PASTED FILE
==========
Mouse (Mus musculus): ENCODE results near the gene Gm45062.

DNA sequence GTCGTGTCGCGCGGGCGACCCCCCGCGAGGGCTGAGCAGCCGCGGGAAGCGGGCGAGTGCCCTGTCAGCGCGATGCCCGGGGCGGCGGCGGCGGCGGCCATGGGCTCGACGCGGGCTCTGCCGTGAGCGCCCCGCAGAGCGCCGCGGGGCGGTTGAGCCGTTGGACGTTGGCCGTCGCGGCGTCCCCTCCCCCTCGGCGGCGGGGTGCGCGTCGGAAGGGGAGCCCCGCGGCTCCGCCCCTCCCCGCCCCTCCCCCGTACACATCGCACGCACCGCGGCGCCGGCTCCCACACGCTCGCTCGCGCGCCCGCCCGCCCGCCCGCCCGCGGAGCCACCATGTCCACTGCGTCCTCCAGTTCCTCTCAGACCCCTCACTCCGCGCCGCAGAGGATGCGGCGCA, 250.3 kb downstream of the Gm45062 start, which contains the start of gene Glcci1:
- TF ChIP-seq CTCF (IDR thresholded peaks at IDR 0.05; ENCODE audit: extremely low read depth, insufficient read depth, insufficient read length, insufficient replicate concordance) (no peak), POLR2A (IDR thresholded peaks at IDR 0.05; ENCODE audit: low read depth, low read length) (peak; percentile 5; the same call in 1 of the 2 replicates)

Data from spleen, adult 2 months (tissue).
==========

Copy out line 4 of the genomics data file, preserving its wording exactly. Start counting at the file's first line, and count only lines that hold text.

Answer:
Data from spleen, adult 2 months (tissue).